Pennsylvania’s portion of the Great Lakes ecoregion begins with its 45-mile stretch of shoreline along Lake Erie. Many streams drain from adjacent Erie and Crawford counties, the Central Lowlands Province, into the lake. Lake Erie moderates the area’s climate, which allows for the production of specialty agriculture such as vineyards, which are found nowhere else in our region. This area is located within the larger St. Lawrence River Basin.
The Great Lakes-Lake Erie Shoreline and Conneaut Creek region encompasses the western portion of Pennsylvania’s Lake Erie coastline from Presque Isle and Bay west to the Ohio border. This region includes the watersheds of the many tributaries to the lake. Two WPC focus areas are the Lake Erie front and Conneaut Creek. Conservation targets include forests, bluff face seepages, marshes, swamps, beaches, oak savannah and sandplains.
The native biodiversity of the Lake Erie front is greatly threatened by habitat loss due to development. Specific threats include fragmentation of undeveloped areas along the coast, invasive plant and animal species, and poor management of forests and farmlands in the region. The Conneaut Creek drainage region includes expanses of forests and swamps, and a host of aquatic species.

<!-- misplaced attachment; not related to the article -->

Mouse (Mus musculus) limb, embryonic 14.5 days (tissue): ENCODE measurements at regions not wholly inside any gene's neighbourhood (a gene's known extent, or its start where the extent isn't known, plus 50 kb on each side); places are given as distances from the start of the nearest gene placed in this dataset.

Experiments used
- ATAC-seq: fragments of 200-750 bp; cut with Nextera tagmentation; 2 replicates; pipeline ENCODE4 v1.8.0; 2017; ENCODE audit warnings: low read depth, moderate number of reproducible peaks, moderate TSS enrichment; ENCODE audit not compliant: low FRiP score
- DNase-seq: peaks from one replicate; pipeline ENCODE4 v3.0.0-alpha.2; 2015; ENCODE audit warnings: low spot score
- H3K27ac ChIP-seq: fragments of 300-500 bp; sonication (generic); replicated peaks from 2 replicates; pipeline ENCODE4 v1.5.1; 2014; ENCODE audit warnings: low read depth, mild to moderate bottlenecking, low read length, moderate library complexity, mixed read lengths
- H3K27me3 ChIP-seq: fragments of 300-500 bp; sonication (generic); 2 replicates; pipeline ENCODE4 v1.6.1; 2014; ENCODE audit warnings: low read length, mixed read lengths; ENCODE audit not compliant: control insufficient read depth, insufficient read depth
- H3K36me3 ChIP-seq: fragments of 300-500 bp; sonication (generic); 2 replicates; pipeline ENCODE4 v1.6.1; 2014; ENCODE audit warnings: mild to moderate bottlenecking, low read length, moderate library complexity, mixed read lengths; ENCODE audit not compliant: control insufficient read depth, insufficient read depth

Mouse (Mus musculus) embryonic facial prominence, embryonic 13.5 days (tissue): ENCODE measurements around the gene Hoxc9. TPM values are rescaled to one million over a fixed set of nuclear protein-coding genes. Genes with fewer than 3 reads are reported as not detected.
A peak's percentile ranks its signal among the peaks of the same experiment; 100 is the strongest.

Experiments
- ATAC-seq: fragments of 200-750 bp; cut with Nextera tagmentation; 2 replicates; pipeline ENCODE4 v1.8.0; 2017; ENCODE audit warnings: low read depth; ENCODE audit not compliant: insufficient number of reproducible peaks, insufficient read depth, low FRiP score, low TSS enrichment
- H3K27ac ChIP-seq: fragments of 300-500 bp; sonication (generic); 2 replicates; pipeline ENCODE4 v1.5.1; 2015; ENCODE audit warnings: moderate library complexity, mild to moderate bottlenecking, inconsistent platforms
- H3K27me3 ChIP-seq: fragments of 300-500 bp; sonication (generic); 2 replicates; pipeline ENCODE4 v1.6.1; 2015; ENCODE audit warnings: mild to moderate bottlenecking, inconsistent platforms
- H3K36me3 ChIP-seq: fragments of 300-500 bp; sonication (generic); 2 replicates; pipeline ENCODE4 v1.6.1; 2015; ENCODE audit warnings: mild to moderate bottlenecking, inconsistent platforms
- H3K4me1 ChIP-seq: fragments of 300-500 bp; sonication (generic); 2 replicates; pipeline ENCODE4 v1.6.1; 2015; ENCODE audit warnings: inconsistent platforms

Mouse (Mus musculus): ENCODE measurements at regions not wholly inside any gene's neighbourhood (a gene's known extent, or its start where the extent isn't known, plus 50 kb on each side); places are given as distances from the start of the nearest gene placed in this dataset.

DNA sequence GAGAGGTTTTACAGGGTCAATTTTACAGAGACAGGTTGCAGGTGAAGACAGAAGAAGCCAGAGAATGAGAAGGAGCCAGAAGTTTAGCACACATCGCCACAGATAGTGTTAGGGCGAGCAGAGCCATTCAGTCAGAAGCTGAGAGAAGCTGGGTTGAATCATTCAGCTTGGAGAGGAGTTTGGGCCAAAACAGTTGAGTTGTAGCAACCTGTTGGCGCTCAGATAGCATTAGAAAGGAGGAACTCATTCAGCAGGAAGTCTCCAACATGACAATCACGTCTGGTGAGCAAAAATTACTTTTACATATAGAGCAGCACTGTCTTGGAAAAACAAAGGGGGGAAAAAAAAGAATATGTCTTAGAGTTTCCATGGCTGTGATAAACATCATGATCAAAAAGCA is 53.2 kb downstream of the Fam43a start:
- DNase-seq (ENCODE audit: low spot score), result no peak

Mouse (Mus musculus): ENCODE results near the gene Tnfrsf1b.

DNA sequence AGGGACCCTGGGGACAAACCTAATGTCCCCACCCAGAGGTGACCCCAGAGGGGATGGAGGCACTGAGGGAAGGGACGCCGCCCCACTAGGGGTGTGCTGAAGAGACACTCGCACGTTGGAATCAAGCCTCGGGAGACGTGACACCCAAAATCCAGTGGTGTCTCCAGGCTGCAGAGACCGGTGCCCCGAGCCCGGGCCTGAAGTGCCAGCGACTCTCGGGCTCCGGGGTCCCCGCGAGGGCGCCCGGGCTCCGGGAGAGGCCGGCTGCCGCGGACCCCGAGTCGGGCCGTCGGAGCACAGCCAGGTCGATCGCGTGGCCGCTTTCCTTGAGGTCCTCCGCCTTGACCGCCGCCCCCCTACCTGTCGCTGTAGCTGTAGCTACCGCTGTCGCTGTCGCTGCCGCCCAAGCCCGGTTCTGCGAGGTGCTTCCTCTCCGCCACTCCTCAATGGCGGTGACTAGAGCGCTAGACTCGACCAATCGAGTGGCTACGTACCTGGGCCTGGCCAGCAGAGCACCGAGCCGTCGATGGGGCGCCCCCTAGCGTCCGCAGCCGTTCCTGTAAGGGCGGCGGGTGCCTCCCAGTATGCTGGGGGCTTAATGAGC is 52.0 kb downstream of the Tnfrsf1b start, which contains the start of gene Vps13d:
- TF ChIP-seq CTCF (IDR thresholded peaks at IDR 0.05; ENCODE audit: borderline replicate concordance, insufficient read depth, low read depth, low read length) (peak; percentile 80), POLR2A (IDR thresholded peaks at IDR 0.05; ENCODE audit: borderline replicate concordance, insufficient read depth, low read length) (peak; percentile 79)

The 3,131-acre David M. Roderick Wildlife Reserve (State Game Lands 314), purchased by WPC in 1991, is part of a 5,000-acre tract of land spanning the Pennsylvania and Ohio borders and is managed by the PA Game Commission. In 2004, WPC purchased the 540-acre Coho tract and turned this land over to DCNR, establishing Erie Bluffs State Park.
- Lake Erie shoreline includes high sand and clay soil bluffs with remnant forests and unique wetland types
- Presque Isle peninsula and bay are unusual Lake Erie features and harbor rare habitats and species
- Northward-flowing lake tributaries are aquatic ecosystems unlike those elsewhere in the state, and Conneaut Creek is the most significant (lowest reach and mouth in Ohio)
- Important ecosystems: bluff face seepages, marshes, swamps, beaches and sandplains
- Five occurrences of globally ranked plants and vertebrates, including the eastern sand darter and lake sturgeon
- Three Biological Diversity Areas totaling 22,000 acres, harboring species and ecosystems described above
- Eight regionally significant forest patches, totaling 6,500 acres
- One focus watershed (Conneaut Creek) including a 65-mile aquatic ecosystem that is the most important tributary to Lake Erie in Pennsylvania